Commemorating 75 years of Australian peacekeeping poster
This 2022 commemorative poster acknowledges the 75th anniversary of Australia's involvement in global peacekeeping operations.
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In 1947, 4 Australian military officers deployed to the Netherlands East Indies (present-day Indonesia) as part of a multinational peacekeeping force. They were the first peacekeepers to go into the field. Over the 75 years since that operation, tens of thousands of Australians have served on scores of peacekeeping missions around the world. Most have been military personnel, but peacekeeping also involves police and civilians.
For much of its history, Australia has committed small deployments ranging from one person to several dozen. This changed after the end of the Cold War. In the 1990s, Australia sent a series of large-scale deployments to Cambodia, Somalia and East Timor.
Australian peacekeepers have served in places as far afield as Haiti and Guatemala, and much nearer to home in the Solomon Islands and Bougainville. They have participated in missions that have lasted decades – such as those in the Middle East and Cyprus – and in others that have lasted months, as was the case in Rhodesia (present-day Zimbabwe). Some involve hazards barely distinguishable from those faced by service personnel in wartime.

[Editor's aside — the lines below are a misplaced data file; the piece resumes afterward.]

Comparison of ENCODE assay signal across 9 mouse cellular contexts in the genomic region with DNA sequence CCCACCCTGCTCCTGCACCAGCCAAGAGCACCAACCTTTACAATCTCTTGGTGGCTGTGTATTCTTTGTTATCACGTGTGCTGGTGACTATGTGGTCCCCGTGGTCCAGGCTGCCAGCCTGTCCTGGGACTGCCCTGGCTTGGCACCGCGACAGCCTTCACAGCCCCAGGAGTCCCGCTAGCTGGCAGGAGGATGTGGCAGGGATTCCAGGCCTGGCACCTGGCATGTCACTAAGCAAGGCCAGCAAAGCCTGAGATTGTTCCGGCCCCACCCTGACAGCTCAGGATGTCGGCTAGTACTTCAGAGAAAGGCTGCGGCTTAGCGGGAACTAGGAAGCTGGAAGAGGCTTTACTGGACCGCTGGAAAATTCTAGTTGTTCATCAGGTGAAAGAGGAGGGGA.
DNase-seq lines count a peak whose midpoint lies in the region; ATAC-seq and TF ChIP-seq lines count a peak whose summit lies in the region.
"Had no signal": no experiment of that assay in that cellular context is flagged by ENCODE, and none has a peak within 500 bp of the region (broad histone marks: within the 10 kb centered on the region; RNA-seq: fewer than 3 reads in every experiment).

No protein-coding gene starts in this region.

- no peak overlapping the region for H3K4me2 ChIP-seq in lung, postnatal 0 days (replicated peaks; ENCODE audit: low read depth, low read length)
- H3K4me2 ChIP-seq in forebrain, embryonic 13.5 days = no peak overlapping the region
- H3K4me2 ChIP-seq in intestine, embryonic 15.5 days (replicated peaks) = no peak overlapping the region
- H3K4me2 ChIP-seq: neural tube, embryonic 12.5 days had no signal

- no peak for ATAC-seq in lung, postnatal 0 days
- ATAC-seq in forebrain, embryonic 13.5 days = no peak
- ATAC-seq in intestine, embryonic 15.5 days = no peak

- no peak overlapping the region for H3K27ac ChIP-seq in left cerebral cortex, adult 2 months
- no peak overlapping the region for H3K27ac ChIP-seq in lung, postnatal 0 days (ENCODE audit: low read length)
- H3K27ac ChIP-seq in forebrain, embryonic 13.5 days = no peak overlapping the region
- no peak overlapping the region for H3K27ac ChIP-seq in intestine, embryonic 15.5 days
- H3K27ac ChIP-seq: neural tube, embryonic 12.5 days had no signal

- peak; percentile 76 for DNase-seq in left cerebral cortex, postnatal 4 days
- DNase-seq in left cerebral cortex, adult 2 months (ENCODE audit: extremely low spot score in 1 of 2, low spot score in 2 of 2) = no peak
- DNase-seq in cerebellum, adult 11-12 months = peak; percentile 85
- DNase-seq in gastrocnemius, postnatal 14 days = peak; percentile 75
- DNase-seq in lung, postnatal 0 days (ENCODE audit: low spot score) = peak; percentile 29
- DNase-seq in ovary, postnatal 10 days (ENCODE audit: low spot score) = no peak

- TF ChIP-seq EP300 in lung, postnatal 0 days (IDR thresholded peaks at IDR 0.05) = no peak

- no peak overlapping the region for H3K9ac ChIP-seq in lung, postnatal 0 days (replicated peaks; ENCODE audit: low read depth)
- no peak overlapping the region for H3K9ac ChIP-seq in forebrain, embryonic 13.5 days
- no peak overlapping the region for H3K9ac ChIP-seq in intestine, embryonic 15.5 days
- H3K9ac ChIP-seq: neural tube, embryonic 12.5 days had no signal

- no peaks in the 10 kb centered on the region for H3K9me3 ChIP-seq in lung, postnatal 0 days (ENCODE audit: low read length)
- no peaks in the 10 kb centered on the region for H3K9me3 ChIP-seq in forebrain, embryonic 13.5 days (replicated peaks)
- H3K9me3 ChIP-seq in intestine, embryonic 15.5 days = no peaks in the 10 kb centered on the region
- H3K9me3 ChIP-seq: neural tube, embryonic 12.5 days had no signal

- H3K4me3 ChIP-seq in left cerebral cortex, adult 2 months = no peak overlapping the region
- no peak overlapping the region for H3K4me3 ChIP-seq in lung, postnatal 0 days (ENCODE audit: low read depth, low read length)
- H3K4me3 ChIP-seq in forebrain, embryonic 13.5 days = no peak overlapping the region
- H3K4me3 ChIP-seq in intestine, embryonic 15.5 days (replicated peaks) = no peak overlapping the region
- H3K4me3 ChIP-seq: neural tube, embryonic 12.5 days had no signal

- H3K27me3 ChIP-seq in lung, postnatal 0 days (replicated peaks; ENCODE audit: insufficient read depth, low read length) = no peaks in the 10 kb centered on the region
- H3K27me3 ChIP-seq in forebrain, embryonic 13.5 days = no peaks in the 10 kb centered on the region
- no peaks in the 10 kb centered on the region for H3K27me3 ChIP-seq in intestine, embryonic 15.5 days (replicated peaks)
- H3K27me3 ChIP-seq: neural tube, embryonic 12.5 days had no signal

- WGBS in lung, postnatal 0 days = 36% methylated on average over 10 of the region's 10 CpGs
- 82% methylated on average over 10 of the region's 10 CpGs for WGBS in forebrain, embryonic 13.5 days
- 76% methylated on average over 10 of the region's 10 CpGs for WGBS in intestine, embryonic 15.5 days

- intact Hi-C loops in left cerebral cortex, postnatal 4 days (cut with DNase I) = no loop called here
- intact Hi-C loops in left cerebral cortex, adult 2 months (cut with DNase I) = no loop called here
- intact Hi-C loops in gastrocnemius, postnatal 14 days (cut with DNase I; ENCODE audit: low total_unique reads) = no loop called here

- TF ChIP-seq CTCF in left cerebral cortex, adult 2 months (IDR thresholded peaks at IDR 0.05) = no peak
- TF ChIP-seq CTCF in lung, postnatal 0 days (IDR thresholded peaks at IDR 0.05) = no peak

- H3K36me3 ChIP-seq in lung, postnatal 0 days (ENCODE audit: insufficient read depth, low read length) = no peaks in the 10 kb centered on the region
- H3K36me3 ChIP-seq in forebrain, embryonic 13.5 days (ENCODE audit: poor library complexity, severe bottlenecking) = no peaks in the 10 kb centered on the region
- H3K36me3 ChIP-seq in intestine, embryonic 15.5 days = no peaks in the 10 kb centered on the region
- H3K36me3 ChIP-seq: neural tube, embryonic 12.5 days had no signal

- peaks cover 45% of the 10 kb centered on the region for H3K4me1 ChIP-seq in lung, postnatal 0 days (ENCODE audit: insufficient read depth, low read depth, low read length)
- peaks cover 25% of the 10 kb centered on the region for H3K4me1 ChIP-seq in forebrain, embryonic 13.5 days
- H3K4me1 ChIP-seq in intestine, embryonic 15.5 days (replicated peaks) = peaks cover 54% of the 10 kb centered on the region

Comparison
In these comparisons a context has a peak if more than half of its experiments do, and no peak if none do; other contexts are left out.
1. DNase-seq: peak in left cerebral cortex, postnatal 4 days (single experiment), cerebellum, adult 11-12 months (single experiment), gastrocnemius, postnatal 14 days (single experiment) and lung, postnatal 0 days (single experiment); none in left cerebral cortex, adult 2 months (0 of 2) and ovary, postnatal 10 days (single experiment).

Peacekeeping defies generalisation because every mission is different. Australian peacekeepers have included medics, aircrew, ships’ captains, public affairs officers, mine clearance experts, air traffic controllers, logisticians, engineers, builders, infantry, sailors, communications specialists and a host of others. They have stood between warring armies, supported elections, made possible the delivery of humanitarian aid, and helped bring order to places mired in chaos and destruction.
Eight Australians have commanded multinational peacekeeping operations. Sixteen – military personnel and police – have lost their lives, a testament to the dangers peacekeepers confront to help people in the world’s most unstable places.
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